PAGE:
Whether you loved it or hated it, there’s no question Emily in Paris was the medication we needed to survive the COVID-19 pandemic. Sure it was a little silly and unrealistic, but sometimes that’s exactly what we need when we’re living through these unprecedented times.
A lot of Frenchies were irritated by the show’s portrayal of their capital city. From Monica De La Villardière writing for Vogue to Lindsey Tramuta who argued the show, “is not a harmless series of cliches,” she said to France 24. “When Paris is portrayed incessantly that way, for generations, it contributes to a problematic long term understanding of the place itself.”
For me, I binged Emily in Paris after my wedding was postponed, my move abroad cancelled and I was unemployed (this is definitely rock bottom, right!) and just wanted a break. I think I enjoyed the show so much because it transported me to the city of lights with the fashion, the sites and of course, the food!
I was able to feel like I was in the city, despite dressing like this everyday:
I decided to reach out to three new friends I made in Paris to pick their brain about the show and what they think needs to change before season two launches later in 2021.
I met Erin recently in our French Civic classes we’re obligated to take as new Frenchies. Erin is an American who moved to Paris last year and offers a realistic first impression of Paris, which you’ll notice differs significantly from Emily’s!
Lucile is a childhood friend of my husband and who I’m glad to call one of mine since my move. You’d recognise her from my piece The French Woman According To French Women. Lucille is smart, funny and super stylish, however, she isn’t the greatest Harry Potter trivia teammate 😂 Lucile offers a true Parisian’s perspective of the Netflix cult-show.
Then there’s Krystal who I met on Instagram. She’s an American photographer who has been living in Paris for almost a decade. She’s a published author, podcaster, Instagrammer at @missparisphoto and all-around nice person.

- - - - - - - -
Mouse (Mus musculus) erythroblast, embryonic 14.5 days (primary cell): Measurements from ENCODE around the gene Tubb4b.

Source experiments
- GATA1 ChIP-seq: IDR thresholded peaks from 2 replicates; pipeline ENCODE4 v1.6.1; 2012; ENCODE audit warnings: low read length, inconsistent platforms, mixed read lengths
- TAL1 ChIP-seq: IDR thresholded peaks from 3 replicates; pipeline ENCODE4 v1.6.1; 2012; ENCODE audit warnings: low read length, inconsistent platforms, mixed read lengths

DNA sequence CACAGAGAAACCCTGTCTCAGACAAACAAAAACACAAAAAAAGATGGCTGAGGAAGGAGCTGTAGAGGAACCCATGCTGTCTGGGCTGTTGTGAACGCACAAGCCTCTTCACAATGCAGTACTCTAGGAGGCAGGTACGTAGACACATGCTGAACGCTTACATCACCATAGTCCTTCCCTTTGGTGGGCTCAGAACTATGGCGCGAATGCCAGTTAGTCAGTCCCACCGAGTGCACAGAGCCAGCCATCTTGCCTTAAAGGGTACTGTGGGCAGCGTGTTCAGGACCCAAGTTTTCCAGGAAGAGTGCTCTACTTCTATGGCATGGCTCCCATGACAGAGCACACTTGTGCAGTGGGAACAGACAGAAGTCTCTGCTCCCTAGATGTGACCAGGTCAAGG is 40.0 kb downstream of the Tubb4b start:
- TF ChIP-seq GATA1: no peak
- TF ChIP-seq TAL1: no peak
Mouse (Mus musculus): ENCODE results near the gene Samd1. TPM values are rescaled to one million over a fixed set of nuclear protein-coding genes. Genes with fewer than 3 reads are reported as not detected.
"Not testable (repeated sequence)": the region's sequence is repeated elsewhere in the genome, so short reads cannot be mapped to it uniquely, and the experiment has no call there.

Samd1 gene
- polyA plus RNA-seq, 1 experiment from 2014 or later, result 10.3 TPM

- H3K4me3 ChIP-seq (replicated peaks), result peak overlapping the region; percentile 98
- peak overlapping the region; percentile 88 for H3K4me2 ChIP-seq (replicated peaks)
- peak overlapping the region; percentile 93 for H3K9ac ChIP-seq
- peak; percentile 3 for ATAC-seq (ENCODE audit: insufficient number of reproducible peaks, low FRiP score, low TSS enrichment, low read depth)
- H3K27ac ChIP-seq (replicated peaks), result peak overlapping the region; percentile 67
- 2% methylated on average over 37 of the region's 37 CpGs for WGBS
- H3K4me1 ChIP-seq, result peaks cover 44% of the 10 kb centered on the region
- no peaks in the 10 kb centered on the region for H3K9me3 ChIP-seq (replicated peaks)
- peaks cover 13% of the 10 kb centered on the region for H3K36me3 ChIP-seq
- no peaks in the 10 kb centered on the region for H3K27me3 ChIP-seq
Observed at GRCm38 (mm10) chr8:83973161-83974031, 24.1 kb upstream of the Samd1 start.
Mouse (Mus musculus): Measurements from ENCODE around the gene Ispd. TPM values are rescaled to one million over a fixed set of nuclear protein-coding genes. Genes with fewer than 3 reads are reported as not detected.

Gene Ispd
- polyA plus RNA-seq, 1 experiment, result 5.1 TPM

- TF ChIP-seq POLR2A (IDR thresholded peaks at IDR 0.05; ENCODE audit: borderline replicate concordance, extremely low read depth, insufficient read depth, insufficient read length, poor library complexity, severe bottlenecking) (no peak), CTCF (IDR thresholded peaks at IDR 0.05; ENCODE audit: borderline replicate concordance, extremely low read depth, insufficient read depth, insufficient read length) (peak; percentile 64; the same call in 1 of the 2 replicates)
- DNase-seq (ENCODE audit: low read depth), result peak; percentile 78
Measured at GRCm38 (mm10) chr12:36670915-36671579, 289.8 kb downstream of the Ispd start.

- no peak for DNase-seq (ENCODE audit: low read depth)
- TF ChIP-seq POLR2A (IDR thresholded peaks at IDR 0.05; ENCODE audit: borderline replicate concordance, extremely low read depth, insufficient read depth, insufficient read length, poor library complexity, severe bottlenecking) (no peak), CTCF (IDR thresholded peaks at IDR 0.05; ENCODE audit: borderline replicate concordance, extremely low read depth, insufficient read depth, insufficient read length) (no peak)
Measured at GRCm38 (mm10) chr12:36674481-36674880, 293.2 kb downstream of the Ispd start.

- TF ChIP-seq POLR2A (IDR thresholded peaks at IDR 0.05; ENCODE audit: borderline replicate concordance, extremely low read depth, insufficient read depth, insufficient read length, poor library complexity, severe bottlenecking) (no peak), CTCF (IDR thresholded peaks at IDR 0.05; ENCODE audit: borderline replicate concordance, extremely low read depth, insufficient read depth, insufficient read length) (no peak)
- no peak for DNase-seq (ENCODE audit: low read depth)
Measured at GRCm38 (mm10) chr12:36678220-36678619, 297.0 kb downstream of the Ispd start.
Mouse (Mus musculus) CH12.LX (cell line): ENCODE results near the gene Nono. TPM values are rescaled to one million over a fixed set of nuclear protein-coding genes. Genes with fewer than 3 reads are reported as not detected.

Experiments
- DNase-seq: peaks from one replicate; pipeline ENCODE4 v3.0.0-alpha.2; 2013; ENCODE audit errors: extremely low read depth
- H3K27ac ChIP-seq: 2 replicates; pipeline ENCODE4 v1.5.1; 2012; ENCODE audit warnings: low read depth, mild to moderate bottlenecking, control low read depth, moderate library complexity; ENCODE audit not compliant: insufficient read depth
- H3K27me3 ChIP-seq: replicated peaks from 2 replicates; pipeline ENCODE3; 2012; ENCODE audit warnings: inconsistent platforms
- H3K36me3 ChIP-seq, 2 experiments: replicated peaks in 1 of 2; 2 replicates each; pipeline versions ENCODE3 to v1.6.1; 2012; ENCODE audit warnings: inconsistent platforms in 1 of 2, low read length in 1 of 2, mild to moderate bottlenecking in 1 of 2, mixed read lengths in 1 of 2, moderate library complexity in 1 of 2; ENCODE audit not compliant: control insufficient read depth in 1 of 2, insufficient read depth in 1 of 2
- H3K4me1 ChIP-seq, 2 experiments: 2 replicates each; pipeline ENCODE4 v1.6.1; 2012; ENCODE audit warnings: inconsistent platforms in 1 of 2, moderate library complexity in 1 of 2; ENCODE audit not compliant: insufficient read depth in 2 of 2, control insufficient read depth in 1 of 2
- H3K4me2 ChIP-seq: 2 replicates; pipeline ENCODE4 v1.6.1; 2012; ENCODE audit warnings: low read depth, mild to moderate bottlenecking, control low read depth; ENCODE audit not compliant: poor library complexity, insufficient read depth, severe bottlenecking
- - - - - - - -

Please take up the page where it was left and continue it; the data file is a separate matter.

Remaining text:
Without further ado here are three women living in Paris and their attitudes about Emily in Paris
Q1- What did you think of Emily in Paris?
ERIN: Overall, not great. It’s basically taking every stereotype of USAmericans and the French and blowing them up to the extreme while totally missing the reality of what it feels like to move to another country – this is certainly true for anyone not wealthy and white but even true for most white people. Furthermore, it has a USAmerican saviour vibe that seems to indicate that USAmericans are somehow more advanced than Europeans. I would possibly throw my TV out the window if Emily had decided instead to move to an African or Asian nation to save them from their antiquated Instagram marketing strategies, for example. Did I watch the whole thing? Yes, for the absurdity of the stereotypes and a general feeling that the point was always somehow missed, so I can’t lie that there were some decent entertainment points warranted, but on the whole, it felt like a dystopian nightmare where as long as you were young enough, white enough, and rich enough, you could be celebrated as an artistic genius no matter how vapid your personality…it sounds familiar, yeah? Remove any self-reflection and consequences for actions, and you have Emily in Paris.
LUCILE: I thought the show was fun! It was a silly, easy show to watch.
KRYSTAL: I thought it was fun and brainless like much of Netflix. I know a lot of people were angry over it which I find a little silly, you don’t watch Baywatch or Sex in the City and expect them to portray the places exactly like they are in real life, so why did Emily in Paris have so much the pressure to do so? I really enjoyed seeing Paris beautifully portrayed. As someone who has lived here for close to a decade, it was cool to see the streets with no trash cans or dog poo! I also laughed at some of the scenes because they felt true in my experiences here.